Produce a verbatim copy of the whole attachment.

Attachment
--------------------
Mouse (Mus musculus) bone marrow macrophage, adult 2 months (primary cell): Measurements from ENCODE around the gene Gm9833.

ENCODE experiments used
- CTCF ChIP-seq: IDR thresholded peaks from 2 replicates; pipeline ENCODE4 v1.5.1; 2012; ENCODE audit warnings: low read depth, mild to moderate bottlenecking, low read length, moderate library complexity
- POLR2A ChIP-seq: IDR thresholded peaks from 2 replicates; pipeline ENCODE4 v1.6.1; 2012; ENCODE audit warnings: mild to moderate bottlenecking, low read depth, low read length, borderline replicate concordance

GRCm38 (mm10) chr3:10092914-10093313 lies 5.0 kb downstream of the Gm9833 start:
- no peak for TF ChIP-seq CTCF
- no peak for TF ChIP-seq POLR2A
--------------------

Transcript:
Mouse (Mus musculus) bone marrow macrophage, adult 2 months (primary cell): Measurements from ENCODE around the gene Gm9833.

ENCODE experiments used
- CTCF ChIP-seq: IDR thresholded peaks from 2 replicates; pipeline ENCODE4 v1.5.1; 2012; ENCODE audit warnings: low read depth, mild to moderate bottlenecking, low read length, moderate library complexity
- POLR2A ChIP-seq: IDR thresholded peaks from 2 replicates; pipeline ENCODE4 v1.6.1; 2012; ENCODE audit warnings: mild to moderate bottlenecking, low read depth, low read length, borderline replicate concordance

GRCm38 (mm10) chr3:10092914-10093313 lies 5.0 kb downstream of the Gm9833 start:
- no peak for TF ChIP-seq CTCF
- no peak for TF ChIP-seq POLR2A